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Last Reviewed on June 19, 2019, by eNotes Editorial. Word Count: 215

The “Angels” of the house are part of the De La Cruz family, half-brothers known as Big and Little Angel respectively. The complex relationships that hold families together and tear them apart is one primary theme of this large-scale saga. The divisions, in this family’s case, include not simply the two different mothers the men have but the fact that one brother is from the United States and the other from Mexico. Thus, in a book set in San Diego and Tijuana, another important theme is the effect of borders and human efforts to sustain or transcend them. Because most of the family prides themselves on their distinctive Mexicanness and see Little Angel as being too Americanized, the novel also explores fundamental issues of identity—especially in national, ethnic, racial, and gender terms.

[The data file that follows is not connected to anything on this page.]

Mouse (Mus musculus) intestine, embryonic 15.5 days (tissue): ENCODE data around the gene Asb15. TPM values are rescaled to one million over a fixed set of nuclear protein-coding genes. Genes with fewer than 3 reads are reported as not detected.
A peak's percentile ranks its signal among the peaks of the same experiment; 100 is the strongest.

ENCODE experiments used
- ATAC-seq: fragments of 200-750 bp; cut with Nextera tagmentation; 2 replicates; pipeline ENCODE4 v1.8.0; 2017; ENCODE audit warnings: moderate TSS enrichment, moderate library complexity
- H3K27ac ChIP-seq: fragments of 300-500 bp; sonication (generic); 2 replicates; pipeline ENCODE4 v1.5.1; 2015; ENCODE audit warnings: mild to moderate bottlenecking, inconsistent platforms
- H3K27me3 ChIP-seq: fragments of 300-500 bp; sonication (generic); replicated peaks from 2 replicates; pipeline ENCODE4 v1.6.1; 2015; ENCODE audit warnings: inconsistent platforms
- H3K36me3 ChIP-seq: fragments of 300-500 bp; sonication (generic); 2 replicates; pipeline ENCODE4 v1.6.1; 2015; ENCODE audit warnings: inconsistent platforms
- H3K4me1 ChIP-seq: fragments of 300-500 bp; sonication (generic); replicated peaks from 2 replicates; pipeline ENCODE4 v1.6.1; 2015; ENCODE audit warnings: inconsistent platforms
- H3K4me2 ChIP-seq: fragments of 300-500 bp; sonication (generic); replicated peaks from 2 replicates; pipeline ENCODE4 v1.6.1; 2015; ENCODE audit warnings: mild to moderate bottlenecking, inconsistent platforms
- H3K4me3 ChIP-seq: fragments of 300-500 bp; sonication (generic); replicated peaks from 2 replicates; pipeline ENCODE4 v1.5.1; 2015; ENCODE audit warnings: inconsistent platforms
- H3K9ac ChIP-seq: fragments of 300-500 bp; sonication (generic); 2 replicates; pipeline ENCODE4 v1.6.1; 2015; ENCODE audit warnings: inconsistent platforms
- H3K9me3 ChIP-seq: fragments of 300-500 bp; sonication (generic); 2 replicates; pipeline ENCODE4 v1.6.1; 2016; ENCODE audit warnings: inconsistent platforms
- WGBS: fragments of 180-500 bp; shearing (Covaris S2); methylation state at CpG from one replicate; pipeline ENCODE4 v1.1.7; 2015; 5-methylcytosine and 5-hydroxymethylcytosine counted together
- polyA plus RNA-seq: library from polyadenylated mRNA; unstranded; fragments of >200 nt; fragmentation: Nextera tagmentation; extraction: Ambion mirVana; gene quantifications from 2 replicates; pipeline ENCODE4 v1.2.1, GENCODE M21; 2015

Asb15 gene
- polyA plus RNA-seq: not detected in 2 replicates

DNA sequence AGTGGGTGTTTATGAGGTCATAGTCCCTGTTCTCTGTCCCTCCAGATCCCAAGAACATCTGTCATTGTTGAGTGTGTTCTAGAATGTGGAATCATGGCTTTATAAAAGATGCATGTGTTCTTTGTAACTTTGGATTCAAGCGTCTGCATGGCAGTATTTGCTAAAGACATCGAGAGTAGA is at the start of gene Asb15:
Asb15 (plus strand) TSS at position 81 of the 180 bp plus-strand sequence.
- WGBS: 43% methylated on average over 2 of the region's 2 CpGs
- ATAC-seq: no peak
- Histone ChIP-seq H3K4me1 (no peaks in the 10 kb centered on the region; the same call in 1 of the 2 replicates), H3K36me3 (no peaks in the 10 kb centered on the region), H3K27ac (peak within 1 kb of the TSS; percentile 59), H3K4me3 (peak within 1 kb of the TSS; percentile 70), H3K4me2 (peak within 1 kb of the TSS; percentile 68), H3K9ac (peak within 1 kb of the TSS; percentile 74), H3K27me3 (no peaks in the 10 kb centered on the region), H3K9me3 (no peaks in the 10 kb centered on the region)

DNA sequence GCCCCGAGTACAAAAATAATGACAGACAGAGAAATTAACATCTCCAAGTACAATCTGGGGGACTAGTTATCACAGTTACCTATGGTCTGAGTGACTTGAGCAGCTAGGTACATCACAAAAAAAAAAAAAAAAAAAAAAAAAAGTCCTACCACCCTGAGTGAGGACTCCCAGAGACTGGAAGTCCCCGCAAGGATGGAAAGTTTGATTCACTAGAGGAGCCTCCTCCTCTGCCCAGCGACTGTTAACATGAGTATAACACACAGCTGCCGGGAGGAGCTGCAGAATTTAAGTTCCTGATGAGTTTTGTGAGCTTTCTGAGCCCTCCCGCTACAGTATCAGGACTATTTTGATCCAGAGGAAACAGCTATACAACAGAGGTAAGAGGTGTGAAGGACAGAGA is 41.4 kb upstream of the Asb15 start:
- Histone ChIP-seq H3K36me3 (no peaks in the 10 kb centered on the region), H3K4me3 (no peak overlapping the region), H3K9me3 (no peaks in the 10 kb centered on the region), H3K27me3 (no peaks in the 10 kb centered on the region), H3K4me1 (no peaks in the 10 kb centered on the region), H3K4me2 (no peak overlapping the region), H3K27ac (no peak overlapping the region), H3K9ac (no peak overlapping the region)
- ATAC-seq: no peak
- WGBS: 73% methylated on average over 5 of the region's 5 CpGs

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Another important, paradoxical theme is the joy one can find in sorrow, for the novel begins at the point of one protagonist’s death and uses it as a jumping-off point for others’ memories and stories. Using the device of a big birthday party to open the story, the author quickly veers into tragic territory, as two main characters—son and mother—die in quick succession. These events re-align the other family members’ relationships and force them to confront long-buried emotions.

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